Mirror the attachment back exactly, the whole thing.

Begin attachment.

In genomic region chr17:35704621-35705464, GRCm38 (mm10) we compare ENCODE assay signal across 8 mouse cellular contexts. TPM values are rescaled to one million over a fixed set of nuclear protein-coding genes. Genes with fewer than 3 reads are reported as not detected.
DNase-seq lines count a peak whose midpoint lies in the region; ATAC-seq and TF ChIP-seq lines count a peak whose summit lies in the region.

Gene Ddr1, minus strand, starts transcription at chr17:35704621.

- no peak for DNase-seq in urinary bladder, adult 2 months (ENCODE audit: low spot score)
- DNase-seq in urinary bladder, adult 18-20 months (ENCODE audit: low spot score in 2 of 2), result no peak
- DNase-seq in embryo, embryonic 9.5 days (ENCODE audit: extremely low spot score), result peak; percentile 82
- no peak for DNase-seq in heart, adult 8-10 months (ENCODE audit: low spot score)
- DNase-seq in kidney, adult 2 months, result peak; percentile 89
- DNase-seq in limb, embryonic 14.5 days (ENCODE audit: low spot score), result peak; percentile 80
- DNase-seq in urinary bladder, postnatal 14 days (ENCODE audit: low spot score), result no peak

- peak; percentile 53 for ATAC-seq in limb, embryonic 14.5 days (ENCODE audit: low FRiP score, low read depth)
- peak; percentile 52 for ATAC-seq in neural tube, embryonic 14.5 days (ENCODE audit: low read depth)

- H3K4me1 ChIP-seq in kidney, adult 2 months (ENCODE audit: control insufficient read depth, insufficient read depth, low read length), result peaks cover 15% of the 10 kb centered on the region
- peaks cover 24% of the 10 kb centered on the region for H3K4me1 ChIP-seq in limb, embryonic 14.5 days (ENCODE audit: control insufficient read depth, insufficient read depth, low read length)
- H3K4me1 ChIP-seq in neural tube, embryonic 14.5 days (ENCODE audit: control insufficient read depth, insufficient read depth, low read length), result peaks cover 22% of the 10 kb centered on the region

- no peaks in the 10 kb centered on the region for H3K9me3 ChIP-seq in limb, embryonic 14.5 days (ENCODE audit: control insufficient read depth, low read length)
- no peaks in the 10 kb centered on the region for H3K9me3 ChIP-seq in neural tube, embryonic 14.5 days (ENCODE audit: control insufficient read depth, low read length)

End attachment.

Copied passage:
In genomic region chr17:35704621-35705464, GRCm38 (mm10) we compare ENCODE assay signal across 8 mouse cellular contexts. TPM values are rescaled to one million over a fixed set of nuclear protein-coding genes. Genes with fewer than 3 reads are reported as not detected.
DNase-seq lines count a peak whose midpoint lies in the region; ATAC-seq and TF ChIP-seq lines count a peak whose summit lies in the region.

Gene Ddr1, minus strand, starts transcription at chr17:35704621.

- no peak for DNase-seq in urinary bladder, adult 2 months (ENCODE audit: low spot score)
- DNase-seq in urinary bladder, adult 18-20 months (ENCODE audit: low spot score in 2 of 2), result no peak
- DNase-seq in embryo, embryonic 9.5 days (ENCODE audit: extremely low spot score), result peak; percentile 82
- no peak for DNase-seq in heart, adult 8-10 months (ENCODE audit: low spot score)
- DNase-seq in kidney, adult 2 months, result peak; percentile 89
- DNase-seq in limb, embryonic 14.5 days (ENCODE audit: low spot score), result peak; percentile 80
- DNase-seq in urinary bladder, postnatal 14 days (ENCODE audit: low spot score), result no peak

- peak; percentile 53 for ATAC-seq in limb, embryonic 14.5 days (ENCODE audit: low FRiP score, low read depth)
- peak; percentile 52 for ATAC-seq in neural tube, embryonic 14.5 days (ENCODE audit: low read depth)

- H3K4me1 ChIP-seq in kidney, adult 2 months (ENCODE audit: control insufficient read depth, insufficient read depth, low read length), result peaks cover 15% of the 10 kb centered on the region
- peaks cover 24% of the 10 kb centered on the region for H3K4me1 ChIP-seq in limb, embryonic 14.5 days (ENCODE audit: control insufficient read depth, insufficient read depth, low read length)
- H3K4me1 ChIP-seq in neural tube, embryonic 14.5 days (ENCODE audit: control insufficient read depth, insufficient read depth, low read length), result peaks cover 22% of the 10 kb centered on the region

- no peaks in the 10 kb centered on the region for H3K9me3 ChIP-seq in limb, embryonic 14.5 days (ENCODE audit: control insufficient read depth, low read length)
- no peaks in the 10 kb centered on the region for H3K9me3 ChIP-seq in neural tube, embryonic 14.5 days (ENCODE audit: control insufficient read depth, low read length)